Margaret, married John Dolan ; George, Frank, James E., H. G. and W.
K., members of the firm.

(IV) James E., son of Zachariah and Alice (McGall) McPherson,
was born at Edgeworth, Pennsylvania, February 8, 1879. At the usual
age he was sent to the public schools in the vicinity of his home, and there
acquired a sound, practical education. Upon leaving school he became con-
nected with the business of general contracting, with which he has been
identified since that time. The firm of McPherson Brothers was estab-
lished in the spring of 1903, and has always been a most flourishing con-
cern. A large share of their work is railway grading and other work of that


V, CQ/^ C^:.<^(AM.A-Vj


The name of Quinby is one which has now been in this
QUINBY country for a number of generations, and it has never been

mentioned other than in an honorable connection. For the
most part those bearing it have devoted themselves to agricultural pursuits,
but there has been a fair sprinkling of professional men among its mem-
bers. The Quinby family is an old one of New York state, the founder,
John Quinby, having received a large grant of land from the King of Eng-

(I) Amos Clark Quinby was born in 1808 in Troy, New York, and
educated in that part of the country. He lived there for some time after
his marriage, then removed to Albion, Erie county, Pennsylvania, where
he settled on a farm. He again changed his place of residence, removing
to Shadeland, Spring township, Crawford county, Pennsylvania, and sub-
sequently made another change, locating at Springboro, in the same county,
and there his death occurred. Mr. Quinby married Caroline Newton, and
they had children: i. Amos Clark, of further mention. 2. Lewis H., born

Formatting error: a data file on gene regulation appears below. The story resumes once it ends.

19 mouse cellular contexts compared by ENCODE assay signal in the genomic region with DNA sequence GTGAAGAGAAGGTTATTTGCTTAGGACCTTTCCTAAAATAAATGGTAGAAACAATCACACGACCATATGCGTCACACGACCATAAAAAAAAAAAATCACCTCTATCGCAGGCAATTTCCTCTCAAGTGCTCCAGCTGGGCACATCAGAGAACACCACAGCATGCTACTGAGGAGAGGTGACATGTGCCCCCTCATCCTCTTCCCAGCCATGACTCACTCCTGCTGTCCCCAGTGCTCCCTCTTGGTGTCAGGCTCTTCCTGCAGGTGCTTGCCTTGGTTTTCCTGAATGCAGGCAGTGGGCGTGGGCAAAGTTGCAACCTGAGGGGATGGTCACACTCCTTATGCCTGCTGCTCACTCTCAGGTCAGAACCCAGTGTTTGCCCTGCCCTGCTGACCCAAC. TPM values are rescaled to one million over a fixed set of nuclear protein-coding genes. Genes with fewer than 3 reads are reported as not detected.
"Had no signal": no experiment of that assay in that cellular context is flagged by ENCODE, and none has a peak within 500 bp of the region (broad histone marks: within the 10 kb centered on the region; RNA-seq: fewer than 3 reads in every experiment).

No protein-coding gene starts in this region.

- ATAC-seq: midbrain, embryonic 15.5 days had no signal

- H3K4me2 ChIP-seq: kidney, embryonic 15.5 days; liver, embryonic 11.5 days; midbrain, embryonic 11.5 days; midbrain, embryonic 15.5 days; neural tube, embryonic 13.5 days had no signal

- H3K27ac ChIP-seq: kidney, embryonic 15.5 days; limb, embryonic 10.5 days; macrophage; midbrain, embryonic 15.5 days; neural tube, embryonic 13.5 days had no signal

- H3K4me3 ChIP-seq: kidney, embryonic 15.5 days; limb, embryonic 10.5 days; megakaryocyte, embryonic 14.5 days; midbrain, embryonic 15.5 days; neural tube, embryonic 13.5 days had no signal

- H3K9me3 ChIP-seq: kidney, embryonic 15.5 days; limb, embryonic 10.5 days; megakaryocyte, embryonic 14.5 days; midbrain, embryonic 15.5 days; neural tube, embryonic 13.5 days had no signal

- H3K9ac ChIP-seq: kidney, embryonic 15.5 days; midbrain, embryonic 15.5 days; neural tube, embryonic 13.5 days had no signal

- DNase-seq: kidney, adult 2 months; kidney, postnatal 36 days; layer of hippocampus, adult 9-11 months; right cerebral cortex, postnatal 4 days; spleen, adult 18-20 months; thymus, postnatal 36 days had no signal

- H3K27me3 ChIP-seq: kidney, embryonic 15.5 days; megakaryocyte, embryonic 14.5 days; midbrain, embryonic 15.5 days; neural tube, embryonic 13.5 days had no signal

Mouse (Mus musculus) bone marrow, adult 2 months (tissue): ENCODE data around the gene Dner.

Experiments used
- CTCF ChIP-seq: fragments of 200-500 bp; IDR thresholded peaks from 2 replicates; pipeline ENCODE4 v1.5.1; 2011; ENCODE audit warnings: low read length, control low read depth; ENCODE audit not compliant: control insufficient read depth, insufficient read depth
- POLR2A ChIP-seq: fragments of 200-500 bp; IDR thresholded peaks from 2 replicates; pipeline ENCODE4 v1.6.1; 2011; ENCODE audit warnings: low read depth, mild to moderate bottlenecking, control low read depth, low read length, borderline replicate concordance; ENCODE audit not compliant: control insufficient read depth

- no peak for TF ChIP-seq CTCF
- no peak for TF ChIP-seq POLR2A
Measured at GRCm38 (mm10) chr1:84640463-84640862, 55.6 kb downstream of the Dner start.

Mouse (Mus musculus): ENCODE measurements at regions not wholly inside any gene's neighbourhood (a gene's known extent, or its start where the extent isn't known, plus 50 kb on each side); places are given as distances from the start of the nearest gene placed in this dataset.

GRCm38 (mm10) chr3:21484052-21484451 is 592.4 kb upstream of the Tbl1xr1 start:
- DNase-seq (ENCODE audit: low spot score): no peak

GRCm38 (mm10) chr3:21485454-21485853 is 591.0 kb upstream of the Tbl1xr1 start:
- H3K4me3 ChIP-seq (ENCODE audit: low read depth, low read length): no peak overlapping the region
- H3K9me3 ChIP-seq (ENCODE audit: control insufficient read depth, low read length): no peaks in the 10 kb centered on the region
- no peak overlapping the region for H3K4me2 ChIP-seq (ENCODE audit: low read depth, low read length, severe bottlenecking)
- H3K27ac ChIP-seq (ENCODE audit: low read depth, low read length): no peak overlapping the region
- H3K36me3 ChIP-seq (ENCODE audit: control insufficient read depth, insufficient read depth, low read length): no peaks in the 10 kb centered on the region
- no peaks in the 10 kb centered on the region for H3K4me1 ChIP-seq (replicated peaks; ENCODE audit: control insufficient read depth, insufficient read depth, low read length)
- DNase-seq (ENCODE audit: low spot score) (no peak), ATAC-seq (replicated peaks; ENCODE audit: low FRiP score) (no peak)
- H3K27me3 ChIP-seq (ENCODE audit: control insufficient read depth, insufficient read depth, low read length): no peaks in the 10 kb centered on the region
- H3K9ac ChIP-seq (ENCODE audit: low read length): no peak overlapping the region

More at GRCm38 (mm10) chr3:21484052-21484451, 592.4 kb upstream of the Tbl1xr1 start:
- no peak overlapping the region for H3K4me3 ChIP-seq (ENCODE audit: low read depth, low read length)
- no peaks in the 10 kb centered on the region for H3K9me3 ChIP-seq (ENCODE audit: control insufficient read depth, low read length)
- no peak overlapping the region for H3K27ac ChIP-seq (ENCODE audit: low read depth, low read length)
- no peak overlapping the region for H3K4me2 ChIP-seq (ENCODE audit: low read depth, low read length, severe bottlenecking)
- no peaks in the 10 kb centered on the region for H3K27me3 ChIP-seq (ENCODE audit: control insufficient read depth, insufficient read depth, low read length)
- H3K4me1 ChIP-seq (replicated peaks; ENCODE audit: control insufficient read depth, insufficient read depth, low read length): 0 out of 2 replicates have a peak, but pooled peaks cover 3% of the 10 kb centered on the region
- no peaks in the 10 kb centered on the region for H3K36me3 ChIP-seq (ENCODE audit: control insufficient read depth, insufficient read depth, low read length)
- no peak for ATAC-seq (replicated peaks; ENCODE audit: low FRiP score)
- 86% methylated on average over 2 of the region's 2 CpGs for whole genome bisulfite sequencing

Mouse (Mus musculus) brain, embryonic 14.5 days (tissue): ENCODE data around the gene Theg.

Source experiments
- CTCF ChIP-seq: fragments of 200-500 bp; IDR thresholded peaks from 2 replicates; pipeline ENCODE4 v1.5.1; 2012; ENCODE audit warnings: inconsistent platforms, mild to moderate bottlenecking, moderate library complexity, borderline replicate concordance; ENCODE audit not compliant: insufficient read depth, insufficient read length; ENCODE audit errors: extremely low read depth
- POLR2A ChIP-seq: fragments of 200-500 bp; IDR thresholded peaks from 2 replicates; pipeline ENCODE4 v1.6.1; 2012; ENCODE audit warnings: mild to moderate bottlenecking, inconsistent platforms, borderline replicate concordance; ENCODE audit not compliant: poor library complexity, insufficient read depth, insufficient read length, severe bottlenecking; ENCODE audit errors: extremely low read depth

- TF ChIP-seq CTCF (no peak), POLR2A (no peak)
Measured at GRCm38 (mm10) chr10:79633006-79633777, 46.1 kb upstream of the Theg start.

in New York, and removed to Pennsylvania with his parents ; he was a
fruit tree salesman; married Amanda Sheldon, of Springboro, Pennsyl-
vania ; children : Clarence B., Nettie B., Bernice, Frederick and Francis,
twins. 3. D. Marshall, deceased, was a fruit tree salesman. 4. George,
now a resident of Providence, Rhode Island. 5. Caroline, died young.

(II) Amos Clark (2) Quinby, son of Amos Clark (i) and Caroline
(Newton) Quinby, was born in Troy, New York, June i, 1833, and died
May 9, 1894. He was educated and grew to manhood in his native city
and there engaged in the nursery business. During the oil excitement of
1855, Mr. Quinby came to Titusville, Pennsylvania, and it was in that
town that his death occurred. For a time he was interested in oil produc-
tion, then conducted a livery and sales stable for some time, and finally en-
gaged in farming in Springboro, Crawford county, Pennsylvania. His
religious affiliation was with the Presbyterian church. He married, in
Springfield, Pennsylvania, Elizabeth Anna Mclntyre, born in Troy, New
York, October i, 1837, a daughter of Robert and Margaret (Miller) Mc-
lntyre, and they had children: Edgar C, of further mention; Emma, who
married Dr. Kenyon, and lived in Providence, Rhode Island ; George Emer-

Online LibraryJohn W. (John Woolf) JordanGenealogical and personal history of western Pennsylvania; (Volume 3) → online text (page 74 of 92)